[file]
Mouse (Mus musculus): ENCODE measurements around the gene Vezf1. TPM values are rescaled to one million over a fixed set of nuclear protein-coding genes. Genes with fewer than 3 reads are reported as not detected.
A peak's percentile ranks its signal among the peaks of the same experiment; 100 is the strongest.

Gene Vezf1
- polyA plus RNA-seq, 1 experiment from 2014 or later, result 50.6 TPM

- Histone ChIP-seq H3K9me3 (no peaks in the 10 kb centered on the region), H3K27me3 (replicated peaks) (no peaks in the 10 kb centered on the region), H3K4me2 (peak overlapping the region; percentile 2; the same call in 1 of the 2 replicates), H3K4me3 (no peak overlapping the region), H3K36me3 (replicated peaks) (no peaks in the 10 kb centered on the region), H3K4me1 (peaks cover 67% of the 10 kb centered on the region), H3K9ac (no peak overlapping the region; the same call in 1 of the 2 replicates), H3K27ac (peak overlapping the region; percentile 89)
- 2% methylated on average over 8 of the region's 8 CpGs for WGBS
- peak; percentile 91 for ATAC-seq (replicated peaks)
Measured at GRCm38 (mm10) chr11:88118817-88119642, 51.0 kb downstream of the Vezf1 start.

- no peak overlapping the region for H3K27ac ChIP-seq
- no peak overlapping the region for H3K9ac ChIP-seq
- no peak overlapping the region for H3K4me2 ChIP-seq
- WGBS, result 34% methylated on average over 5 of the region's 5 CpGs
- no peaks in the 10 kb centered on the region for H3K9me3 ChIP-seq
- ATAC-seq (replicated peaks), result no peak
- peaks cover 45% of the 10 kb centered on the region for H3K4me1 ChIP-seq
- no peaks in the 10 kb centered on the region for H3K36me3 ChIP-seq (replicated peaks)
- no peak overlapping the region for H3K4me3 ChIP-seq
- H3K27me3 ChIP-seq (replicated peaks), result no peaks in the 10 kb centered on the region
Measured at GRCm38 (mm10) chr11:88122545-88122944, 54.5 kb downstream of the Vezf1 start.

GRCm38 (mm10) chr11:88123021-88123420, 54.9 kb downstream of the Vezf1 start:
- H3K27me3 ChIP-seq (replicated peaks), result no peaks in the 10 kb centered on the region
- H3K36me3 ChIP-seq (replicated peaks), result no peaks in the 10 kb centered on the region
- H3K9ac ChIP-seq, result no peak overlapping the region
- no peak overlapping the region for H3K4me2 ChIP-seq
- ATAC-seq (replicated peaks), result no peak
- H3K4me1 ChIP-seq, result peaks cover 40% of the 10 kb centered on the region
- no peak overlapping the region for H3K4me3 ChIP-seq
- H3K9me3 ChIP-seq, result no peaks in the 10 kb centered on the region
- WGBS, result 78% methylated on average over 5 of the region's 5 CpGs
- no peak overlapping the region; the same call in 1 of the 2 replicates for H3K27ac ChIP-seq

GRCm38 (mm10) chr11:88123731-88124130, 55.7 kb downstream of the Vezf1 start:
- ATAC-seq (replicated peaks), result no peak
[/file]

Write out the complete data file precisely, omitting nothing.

Mouse (Mus musculus): ENCODE measurements around the gene Vezf1. TPM values are rescaled to one million over a fixed set of nuclear protein-coding genes. Genes with fewer than 3 reads are reported as not detected.
A peak's percentile ranks its signal among the peaks of the same experiment; 100 is the strongest.

Gene Vezf1
- polyA plus RNA-seq, 1 experiment from 2014 or later, result 50.6 TPM

- Histone ChIP-seq H3K9me3 (no peaks in the 10 kb centered on the region), H3K27me3 (replicated peaks) (no peaks in the 10 kb centered on the region), H3K4me2 (peak overlapping the region; percentile 2; the same call in 1 of the 2 replicates), H3K4me3 (no peak overlapping the region), H3K36me3 (replicated peaks) (no peaks in the 10 kb centered on the region), H3K4me1 (peaks cover 67% of the 10 kb centered on the region), H3K9ac (no peak overlapping the region; the same call in 1 of the 2 replicates), H3K27ac (peak overlapping the region; percentile 89)
- 2% methylated on average over 8 of the region's 8 CpGs for WGBS
- peak; percentile 91 for ATAC-seq (replicated peaks)
Measured at GRCm38 (mm10) chr11:88118817-88119642, 51.0 kb downstream of the Vezf1 start.

- no peak overlapping the region for H3K27ac ChIP-seq
- no peak overlapping the region for H3K9ac ChIP-seq
- no peak overlapping the region for H3K4me2 ChIP-seq
- WGBS, result 34% methylated on average over 5 of the region's 5 CpGs
- no peaks in the 10 kb centered on the region for H3K9me3 ChIP-seq
- ATAC-seq (replicated peaks), result no peak
- peaks cover 45% of the 10 kb centered on the region for H3K4me1 ChIP-seq
- no peaks in the 10 kb centered on the region for H3K36me3 ChIP-seq (replicated peaks)
- no peak overlapping the region for H3K4me3 ChIP-seq
- H3K27me3 ChIP-seq (replicated peaks), result no peaks in the 10 kb centered on the region
Measured at GRCm38 (mm10) chr11:88122545-88122944, 54.5 kb downstream of the Vezf1 start.

GRCm38 (mm10) chr11:88123021-88123420, 54.9 kb downstream of the Vezf1 start:
- H3K27me3 ChIP-seq (replicated peaks), result no peaks in the 10 kb centered on the region
- H3K36me3 ChIP-seq (replicated peaks), result no peaks in the 10 kb centered on the region
- H3K9ac ChIP-seq, result no peak overlapping the region
- no peak overlapping the region for H3K4me2 ChIP-seq
- ATAC-seq (replicated peaks), result no peak
- H3K4me1 ChIP-seq, result peaks cover 40% of the 10 kb centered on the region
- no peak overlapping the region for H3K4me3 ChIP-seq
- H3K9me3 ChIP-seq, result no peaks in the 10 kb centered on the region
- WGBS, result 78% methylated on average over 5 of the region's 5 CpGs
- no peak overlapping the region; the same call in 1 of the 2 replicates for H3K27ac ChIP-seq

GRCm38 (mm10) chr11:88123731-88124130, 55.7 kb downstream of the Vezf1 start:
- ATAC-seq (replicated peaks), result no peak